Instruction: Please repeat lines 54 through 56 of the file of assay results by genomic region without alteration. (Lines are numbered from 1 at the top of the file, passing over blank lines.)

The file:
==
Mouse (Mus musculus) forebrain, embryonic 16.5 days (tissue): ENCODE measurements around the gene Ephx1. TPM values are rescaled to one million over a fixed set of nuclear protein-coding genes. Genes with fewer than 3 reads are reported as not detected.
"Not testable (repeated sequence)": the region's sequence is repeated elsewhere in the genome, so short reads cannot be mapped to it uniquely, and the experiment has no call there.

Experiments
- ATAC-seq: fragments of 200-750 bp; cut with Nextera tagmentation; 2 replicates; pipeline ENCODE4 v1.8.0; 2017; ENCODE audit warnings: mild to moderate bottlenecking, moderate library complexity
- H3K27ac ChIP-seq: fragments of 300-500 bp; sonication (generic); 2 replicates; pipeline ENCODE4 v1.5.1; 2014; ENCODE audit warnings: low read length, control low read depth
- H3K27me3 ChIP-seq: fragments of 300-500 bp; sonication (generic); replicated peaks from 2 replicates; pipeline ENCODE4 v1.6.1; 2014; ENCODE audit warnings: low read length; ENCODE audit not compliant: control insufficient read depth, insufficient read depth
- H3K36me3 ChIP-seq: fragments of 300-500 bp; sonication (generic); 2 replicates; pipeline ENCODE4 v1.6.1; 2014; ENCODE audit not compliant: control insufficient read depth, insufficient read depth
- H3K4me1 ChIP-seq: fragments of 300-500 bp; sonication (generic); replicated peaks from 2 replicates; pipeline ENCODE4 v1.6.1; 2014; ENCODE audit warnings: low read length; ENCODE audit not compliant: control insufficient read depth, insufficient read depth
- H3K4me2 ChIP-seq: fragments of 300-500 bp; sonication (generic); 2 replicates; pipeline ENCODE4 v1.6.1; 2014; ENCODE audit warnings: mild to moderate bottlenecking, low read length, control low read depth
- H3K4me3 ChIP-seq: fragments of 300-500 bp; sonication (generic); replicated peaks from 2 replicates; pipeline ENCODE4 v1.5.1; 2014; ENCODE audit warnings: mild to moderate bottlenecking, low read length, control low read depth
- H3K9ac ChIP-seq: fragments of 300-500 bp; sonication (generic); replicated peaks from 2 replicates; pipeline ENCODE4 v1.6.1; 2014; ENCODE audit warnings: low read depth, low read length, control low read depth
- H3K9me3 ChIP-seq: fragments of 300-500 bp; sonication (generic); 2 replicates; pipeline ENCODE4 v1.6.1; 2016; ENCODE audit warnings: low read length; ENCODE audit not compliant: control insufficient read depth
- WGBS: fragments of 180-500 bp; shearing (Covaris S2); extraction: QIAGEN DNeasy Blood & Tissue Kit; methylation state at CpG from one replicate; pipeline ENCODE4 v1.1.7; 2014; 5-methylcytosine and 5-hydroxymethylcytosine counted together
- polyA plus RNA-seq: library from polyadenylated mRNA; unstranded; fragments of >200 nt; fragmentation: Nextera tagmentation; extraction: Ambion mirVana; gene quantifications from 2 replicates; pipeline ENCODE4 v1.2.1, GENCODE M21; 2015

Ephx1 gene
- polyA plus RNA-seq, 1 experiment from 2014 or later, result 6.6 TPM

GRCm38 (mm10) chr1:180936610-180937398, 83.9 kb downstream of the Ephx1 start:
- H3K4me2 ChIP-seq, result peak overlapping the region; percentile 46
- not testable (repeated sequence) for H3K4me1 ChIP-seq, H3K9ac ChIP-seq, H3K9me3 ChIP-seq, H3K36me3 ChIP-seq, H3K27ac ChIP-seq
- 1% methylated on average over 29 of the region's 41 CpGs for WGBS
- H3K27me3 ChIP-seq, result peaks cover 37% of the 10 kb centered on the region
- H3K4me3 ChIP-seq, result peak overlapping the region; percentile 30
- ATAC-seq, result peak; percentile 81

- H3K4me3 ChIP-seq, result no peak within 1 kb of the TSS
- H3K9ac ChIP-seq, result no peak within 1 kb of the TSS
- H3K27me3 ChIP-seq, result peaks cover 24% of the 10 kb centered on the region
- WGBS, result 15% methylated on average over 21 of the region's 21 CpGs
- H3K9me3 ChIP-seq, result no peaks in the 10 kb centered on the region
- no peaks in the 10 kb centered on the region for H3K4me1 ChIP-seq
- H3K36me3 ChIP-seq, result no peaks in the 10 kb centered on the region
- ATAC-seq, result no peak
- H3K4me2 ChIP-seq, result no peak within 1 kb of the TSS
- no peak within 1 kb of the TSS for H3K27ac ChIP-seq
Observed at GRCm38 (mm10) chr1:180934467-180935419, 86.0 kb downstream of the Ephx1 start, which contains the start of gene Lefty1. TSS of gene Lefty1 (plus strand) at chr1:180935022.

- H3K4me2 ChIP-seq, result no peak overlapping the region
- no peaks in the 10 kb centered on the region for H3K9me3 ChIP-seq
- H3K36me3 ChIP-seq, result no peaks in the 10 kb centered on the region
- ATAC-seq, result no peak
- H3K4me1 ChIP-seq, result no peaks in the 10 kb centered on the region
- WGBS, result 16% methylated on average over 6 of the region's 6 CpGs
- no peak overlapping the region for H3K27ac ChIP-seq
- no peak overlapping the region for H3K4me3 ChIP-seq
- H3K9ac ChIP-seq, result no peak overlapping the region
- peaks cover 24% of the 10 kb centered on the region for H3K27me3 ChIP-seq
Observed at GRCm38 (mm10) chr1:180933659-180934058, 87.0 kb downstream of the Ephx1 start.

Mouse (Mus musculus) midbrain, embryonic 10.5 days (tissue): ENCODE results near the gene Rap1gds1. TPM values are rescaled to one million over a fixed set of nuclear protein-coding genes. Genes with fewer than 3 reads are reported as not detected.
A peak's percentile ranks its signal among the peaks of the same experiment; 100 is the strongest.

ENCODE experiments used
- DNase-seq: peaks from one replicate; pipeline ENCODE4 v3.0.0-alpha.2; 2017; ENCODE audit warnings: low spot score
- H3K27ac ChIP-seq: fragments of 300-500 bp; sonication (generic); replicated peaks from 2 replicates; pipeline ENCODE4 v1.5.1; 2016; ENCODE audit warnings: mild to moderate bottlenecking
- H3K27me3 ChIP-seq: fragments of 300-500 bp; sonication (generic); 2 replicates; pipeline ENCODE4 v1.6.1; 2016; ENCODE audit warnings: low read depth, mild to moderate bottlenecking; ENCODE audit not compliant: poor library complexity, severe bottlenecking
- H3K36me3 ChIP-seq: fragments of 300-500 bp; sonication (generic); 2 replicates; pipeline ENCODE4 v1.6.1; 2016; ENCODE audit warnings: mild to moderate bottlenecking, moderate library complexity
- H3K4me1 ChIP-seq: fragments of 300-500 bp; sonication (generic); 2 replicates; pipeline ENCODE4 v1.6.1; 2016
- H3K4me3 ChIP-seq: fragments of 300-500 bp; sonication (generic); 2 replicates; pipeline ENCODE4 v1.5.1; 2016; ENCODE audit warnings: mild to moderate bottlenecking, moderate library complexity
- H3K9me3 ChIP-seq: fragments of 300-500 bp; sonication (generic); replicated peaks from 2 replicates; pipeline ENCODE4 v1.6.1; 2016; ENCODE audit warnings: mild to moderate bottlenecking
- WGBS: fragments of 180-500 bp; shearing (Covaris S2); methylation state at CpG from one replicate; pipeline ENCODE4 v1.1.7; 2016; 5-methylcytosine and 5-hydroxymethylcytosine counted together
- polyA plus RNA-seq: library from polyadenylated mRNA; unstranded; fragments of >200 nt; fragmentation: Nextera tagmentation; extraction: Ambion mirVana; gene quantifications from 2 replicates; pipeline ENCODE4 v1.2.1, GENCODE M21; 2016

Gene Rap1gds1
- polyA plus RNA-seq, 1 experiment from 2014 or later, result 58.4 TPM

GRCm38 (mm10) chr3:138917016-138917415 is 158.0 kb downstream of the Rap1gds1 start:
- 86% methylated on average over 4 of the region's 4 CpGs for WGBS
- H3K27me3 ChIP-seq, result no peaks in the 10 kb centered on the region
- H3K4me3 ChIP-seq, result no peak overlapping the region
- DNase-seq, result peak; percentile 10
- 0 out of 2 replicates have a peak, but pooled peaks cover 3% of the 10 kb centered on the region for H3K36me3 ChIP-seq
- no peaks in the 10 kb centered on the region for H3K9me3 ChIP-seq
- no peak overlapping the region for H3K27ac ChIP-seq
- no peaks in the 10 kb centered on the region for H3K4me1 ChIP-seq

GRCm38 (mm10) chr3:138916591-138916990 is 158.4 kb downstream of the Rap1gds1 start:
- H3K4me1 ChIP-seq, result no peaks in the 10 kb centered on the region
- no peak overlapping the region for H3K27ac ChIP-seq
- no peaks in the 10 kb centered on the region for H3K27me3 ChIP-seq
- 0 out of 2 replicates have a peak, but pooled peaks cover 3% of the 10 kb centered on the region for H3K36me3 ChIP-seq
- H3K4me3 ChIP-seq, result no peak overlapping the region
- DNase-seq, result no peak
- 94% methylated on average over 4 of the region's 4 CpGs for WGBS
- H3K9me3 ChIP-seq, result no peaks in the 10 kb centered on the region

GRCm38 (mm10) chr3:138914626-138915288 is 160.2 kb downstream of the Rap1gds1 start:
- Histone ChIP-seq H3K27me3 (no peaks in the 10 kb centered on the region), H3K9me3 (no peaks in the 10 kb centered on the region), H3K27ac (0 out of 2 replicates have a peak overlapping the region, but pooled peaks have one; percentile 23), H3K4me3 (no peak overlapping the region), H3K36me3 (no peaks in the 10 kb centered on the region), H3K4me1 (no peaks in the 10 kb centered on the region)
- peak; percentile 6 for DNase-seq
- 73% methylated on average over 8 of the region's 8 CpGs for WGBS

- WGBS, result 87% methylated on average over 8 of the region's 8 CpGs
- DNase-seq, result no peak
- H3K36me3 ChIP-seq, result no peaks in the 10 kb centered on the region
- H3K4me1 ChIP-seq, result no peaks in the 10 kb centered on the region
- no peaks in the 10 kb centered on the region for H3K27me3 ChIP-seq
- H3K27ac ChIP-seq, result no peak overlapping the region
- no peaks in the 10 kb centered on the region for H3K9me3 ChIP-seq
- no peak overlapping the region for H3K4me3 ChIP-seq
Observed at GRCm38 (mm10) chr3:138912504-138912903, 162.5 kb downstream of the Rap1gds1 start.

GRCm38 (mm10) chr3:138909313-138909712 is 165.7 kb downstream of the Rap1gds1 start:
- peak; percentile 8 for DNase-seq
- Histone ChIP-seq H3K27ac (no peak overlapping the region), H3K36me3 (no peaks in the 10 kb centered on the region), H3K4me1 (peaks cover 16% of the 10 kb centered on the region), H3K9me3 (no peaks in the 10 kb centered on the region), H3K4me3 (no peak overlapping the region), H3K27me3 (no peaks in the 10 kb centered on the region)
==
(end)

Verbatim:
- H3K4me3 ChIP-seq: fragments of 300-500 bp; sonication (generic); 2 replicates; pipeline ENCODE4 v1.5.1; 2016; ENCODE audit warnings: mild to moderate bottlenecking, moderate library complexity
- H3K9me3 ChIP-seq: fragments of 300-500 bp; sonication (generic); replicated peaks from 2 replicates; pipeline ENCODE4 v1.6.1; 2016; ENCODE audit warnings: mild to moderate bottlenecking
- WGBS: fragments of 180-500 bp; shearing (Covaris S2); methylation state at CpG from one replicate; pipeline ENCODE4 v1.1.7; 2016; 5-methylcytosine and 5-hydroxymethylcytosine counted together